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A Cook's Journey to Japan: Fish Tales and Rice Paddies 100 Homestyle Recipes from Japanese Kitchens Hardcover


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Product Details

  • Hardcover: 160 pages
  • Publisher: Tuttle Publishing; Hardcover with Jacket edition (April 30, 2010)
  • Language: English
  • ISBN-10: 4805310111
  • ISBN-13: 978-4805310113
  • Product Dimensions: 10 x 9.4 x 0.7 inches
  • Shipping Weight: 2.2 pounds
  • Average Customer Review: 4.7 out of 5 stars  See all reviews (11 customer reviews)
  • Amazon Best Sellers Rank: #416,690 in Books (See Top 100 in Books)

Editorial Reviews

From Publishers Weekly

Feldner, a food enthusiast and Japanophile, offers an intimate and colorful guide to traditional Japanese home cooking in this unique and attractive collection. Focusing on recipes collected from a wide swath of life, from grandmothers to waitresses to fishermen, she highlights often overlooked techniques and ingredients. Most recipes are prefaced by a short story about the individual who shared it, offering glimpses into Japanese culture as well as cuisine. Feldner also offers a short tutorial on cooking tools, a section on techniques, including grating wasabi and pressing tofu, and a particularly helpful guide to essential Japanese ingredients such as burdock and dashi. Recipes are homey and mostly uncomplicated, ranging from pork and leek miso soup and sesame fried chicken to salmon teriyaki and spicy pan-seared eggplant. Desserts and drinks are also well represented, with oolong tea chiffon cake, sugar bread sticks, and gingerade. Feldner also includes a section on the basics, such as stocks and various types of rice. Entertaining, with striking full color photographs throughout, this book shows that Japanese home cooking is more than sushi and noodles, providing new perspective on everyday Japanese home fare. (Apr.)
Copyright © Reed Business Information, a division of Reed Elsevier Inc. All rights reserved.

Review

"A charming, accessible introduction to Japanese home cooking." -The New York Times Book Review

"This inviting book is the warmest introduction to Japanese cuisine you could hope to find. Sarah Marx Feldner worked in Japan as an English teacher, but it was the country's food (everyday home-cooked fare, in particular) that captured her attention. Here, she shares her discoveries through charming stories and 100 appealing recipes, such as Crispy Rice Snacks, Soy-Glazed Chicken Wings, Braised Spare Ribs, and Cold Sesame Noodle Salad. Each hunger-inducing recipe is thoughtfully written and most are tantalizingly photographed. And nothing seems too foreign or difficult, which was Feldner's goal. She hoped readers would say, "I can make that!" And you will."—Fine Cooking

"Filled with step-by-step photos to help novices master essential skills, A Cook's Journey to Japan will give readers the courage to try new recipes. Classic dishes include tori karaage (Japanese-style fried chicken), age-dashi dofu (deep-fried tofu), and tonjiru (pork miso soup). But it's the nontraditional recipes that really catch the eye, like Japanese "cocktail peanuts" (nuts baked in a sweet miso coating), gingerfried soybeans and daikon salad with a spicy karashi-mentaiko dressing. A Cook's Journey to Japan gathers some of the country's best recipes, and will be a treat for anyone looking to expand their repertoire of Japanese cuisine."—Metropolis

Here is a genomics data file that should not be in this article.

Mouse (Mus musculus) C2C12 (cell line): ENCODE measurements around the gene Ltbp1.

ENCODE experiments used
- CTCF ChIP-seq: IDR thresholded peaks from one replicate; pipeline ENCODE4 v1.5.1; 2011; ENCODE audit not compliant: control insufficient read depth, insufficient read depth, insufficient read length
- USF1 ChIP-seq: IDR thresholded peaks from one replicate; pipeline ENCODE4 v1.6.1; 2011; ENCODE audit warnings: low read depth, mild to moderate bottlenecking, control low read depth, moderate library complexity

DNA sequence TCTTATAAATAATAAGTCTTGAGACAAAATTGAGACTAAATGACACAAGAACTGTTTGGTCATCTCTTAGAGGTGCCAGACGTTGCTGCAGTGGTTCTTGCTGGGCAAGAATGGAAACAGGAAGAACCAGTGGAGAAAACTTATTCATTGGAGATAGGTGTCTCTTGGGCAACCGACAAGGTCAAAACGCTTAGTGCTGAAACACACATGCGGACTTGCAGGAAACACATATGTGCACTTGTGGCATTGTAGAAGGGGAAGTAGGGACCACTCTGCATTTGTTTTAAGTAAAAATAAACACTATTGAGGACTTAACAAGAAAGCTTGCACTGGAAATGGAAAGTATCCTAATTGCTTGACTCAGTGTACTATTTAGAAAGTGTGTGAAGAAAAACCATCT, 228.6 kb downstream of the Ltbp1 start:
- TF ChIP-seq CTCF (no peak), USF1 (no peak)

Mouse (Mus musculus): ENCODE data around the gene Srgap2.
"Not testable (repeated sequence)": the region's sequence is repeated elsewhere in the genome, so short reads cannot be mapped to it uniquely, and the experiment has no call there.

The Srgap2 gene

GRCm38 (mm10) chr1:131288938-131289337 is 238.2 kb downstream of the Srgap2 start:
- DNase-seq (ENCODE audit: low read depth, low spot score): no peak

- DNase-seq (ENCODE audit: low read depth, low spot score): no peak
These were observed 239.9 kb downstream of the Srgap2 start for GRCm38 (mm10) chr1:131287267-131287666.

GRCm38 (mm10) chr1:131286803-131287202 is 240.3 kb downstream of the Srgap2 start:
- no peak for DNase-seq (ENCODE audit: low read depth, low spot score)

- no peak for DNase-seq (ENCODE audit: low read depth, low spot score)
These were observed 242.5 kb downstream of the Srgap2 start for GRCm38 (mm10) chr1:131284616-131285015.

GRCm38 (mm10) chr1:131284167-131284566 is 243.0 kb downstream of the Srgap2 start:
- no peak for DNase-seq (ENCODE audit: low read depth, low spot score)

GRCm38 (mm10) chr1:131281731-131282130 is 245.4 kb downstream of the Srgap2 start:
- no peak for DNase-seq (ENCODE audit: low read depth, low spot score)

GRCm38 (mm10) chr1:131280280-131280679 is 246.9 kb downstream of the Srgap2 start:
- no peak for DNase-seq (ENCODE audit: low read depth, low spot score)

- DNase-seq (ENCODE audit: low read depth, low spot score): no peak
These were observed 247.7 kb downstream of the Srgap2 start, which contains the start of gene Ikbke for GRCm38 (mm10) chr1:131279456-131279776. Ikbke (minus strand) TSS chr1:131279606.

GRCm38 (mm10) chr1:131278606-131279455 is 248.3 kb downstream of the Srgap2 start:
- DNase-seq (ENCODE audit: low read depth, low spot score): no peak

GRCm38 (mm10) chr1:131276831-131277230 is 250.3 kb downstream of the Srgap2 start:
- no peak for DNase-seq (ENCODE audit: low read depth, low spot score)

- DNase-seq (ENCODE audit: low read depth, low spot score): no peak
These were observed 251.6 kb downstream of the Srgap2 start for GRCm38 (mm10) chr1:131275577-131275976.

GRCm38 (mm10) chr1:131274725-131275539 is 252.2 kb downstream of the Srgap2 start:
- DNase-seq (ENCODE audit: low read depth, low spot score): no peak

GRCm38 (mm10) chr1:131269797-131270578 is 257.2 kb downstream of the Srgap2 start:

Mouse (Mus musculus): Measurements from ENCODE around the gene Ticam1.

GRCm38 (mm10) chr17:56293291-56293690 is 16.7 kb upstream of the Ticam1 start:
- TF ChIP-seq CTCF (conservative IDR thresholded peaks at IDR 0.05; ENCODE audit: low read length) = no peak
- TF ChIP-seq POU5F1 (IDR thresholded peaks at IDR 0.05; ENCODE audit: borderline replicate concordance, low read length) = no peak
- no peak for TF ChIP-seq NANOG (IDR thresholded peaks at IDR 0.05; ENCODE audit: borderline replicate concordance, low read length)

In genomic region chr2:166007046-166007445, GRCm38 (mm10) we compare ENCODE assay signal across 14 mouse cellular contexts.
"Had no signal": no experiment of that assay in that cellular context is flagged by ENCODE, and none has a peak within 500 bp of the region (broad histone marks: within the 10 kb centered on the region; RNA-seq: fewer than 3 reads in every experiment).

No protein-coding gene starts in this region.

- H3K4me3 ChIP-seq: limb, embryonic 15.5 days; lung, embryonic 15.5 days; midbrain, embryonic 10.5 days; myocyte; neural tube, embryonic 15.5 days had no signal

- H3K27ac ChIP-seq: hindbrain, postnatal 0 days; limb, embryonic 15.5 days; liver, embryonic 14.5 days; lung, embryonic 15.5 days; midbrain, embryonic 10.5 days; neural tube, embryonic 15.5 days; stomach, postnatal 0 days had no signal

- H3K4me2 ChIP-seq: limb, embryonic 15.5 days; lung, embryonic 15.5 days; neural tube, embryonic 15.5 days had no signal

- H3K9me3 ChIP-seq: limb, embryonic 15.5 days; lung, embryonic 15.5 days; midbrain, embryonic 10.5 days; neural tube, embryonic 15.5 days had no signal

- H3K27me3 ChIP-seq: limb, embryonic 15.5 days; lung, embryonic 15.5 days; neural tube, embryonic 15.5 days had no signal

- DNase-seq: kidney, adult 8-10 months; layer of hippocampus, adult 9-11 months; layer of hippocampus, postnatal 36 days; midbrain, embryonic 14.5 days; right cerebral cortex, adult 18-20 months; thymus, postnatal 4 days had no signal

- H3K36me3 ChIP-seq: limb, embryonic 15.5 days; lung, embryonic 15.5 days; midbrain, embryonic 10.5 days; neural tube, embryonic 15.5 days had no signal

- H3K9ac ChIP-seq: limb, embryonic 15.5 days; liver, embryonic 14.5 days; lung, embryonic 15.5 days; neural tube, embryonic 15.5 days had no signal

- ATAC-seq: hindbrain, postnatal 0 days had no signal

"For us, most really good cookbooks are characterized as much by a sense of place and personality as by their recipes. A Cook's Journey to Japan has all three."—Ochef.com

"[The book] welcomes us in with a trove of recipes including Udon Soup with Chicken Meatballs and Japanese-Style Vegetable Gratin, which Feldner collected from everyday people she met in her travels. The recipes are set with the gorgeous illustrative photographs of Noboru Murata. And the forward is by Japanese cooking authority Elizabeth Andoh, who was one of Feldner's mentors."—Milwaukee Journal Sentinel


"In this excellent compilation of traditional and contemporary Japanese cooking, Feldner (senior editor, www.tasteofhome.com) focuses on certain regional specialties like Oyaki (vegetable-stuffed rolls) to reveal the diversity within Japanese cuisine. As Feldner points out, Japan is a small country with extremely different terrains, leading to distinct regional cooking styles. Her extensive travels throughout the lesser-known areas of Japan shine through in her distinctive recipes. Murata's fine photography is both beautiful and useful—many recipes feature a step-by-step photo guide of the preparation. The beginning of the book is an outstanding primer on ingredients and cooking tools that are distinctly Japanese. Verdict: This gorgeous, original, and easy-to-use cookbook is recommended for all levels of experience and for palates that are open to new and varied flavors."—Library Journal

More About the Author

http://www.SarahMarxFeldner.com

Sarah Marx Feldner has been in the food business for over 15 years. She started as the early-morning baker at a co-op and is currently Executive Editor for tasteofhome.com.

She obtained a master's in Library and Information Science from the University of Illinois with an emphasis on Culinary Collections and Food Research. While in graduate school, she wrote food reviews for the local weekly and co-hosted a morning radio show.

In addition, Sarah has apprenticed with the nationally known spice family, the Penzey's, and served as Associate Editor for Cuisine at home magazine--where she developed recipes, wrote articles, and assisted with photo shoots. She also worked as a pastry chef and wrote a regular food feature for the Milwaukee Journal Sentinel.

Sarah has eaten her way through more than ten countries...and counting.

Her next adventure? Treat Bake Shop: http://www.TheTreatBakeShop.com

Customer Reviews

4.7 out of 5 stars
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Recipes aside, this book is also visually beautiful and interesting to read.
M. Carson